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My The Ultimate Atom Editor Setup (+for JS/React) post is pretty popular, but not long ago I migrated to VSCode. Why? Speed, stability and TypeScript. Overall, I’m very happy with the switch. As with Atom, for me, out-of-the-box the editor has a lot of missing functionality. However, it is covered by extensions.
Our front-end is built with React using Redux and Sagas; and talks to an Elixir back-end using Phoenix Channels — a WebSockets wrapper. What’s different about this compared to a normal React app is that all state changes in Redux are propagated to all connected clients, and whats more, we can replay any meeting to new members who join later, or rewind events and play them back to any point in time.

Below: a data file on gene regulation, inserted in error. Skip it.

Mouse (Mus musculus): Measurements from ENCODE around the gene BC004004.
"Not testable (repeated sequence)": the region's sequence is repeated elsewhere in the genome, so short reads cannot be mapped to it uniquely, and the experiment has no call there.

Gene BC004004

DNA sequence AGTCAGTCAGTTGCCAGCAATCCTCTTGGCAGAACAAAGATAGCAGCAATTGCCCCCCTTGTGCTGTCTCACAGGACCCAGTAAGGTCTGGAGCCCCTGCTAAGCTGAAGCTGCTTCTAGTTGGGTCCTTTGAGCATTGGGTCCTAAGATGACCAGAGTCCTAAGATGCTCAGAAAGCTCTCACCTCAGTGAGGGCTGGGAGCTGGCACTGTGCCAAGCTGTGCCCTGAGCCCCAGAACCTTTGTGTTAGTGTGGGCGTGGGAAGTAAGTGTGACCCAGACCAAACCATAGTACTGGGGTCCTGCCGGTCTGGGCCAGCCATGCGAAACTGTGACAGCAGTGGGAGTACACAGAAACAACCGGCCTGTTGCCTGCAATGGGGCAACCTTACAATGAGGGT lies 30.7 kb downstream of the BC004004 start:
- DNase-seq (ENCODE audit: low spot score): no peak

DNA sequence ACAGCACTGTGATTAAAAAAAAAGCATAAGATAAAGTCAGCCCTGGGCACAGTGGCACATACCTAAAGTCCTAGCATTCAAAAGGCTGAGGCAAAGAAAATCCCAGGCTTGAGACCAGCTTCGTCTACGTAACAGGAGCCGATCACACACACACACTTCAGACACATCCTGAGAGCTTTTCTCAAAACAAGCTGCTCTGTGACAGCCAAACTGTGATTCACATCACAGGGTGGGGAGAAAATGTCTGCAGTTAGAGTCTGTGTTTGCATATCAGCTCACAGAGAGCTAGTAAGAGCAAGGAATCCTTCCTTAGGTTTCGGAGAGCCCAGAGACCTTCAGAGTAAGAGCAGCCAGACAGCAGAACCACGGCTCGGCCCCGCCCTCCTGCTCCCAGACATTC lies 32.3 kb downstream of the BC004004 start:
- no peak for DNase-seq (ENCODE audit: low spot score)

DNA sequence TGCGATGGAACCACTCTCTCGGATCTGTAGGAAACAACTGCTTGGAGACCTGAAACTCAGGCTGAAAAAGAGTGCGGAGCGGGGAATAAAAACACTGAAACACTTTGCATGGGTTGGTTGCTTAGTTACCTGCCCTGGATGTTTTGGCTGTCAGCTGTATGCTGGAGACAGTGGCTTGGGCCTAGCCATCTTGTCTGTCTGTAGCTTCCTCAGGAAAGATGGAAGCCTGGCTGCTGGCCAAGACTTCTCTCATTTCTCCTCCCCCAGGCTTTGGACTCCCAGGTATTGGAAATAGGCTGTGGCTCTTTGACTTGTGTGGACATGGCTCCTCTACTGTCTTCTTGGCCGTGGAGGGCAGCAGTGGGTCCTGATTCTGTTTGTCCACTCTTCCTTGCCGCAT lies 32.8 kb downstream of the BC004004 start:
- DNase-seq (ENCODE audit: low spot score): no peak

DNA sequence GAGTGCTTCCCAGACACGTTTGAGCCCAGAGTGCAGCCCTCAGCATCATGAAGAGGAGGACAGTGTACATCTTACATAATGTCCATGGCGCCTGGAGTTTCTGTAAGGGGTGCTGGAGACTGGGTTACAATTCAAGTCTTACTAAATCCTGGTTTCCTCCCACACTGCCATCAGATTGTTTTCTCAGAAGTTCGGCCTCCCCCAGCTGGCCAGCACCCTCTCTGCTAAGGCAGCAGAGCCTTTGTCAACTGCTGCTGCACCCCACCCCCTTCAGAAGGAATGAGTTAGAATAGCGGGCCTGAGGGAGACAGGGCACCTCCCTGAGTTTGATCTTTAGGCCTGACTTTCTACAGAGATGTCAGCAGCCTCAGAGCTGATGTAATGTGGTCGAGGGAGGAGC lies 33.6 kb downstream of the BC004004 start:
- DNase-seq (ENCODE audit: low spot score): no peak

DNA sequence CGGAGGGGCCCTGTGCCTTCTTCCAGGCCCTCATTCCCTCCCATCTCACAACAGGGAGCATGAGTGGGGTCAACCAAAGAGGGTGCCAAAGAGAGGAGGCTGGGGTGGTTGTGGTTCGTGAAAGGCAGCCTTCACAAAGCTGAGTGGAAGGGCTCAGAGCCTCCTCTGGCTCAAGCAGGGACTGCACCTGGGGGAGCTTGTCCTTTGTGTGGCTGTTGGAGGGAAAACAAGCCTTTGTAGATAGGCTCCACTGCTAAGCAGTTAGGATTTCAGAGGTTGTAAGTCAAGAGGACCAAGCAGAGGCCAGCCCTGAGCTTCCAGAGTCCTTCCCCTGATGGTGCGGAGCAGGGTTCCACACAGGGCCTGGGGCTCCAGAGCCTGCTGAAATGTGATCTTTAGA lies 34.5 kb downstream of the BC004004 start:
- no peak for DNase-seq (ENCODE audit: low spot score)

In React, the mechanism of change detection is often referred to as reconciliation or rendering, and Fiber is its newest implementation. Due to the underlying architecture, it provides capabilities to implement many interesting features like performing non-blocking rendering, applying updates based on the priority and pre-rendering content in the background. These features are referred to as time-slicing in the Concurrent React philosophy.
Thinking in terms of components has made frontend development a lot easier to reason about and codebases much more maintainable compared to traditional architectures like MVC etc.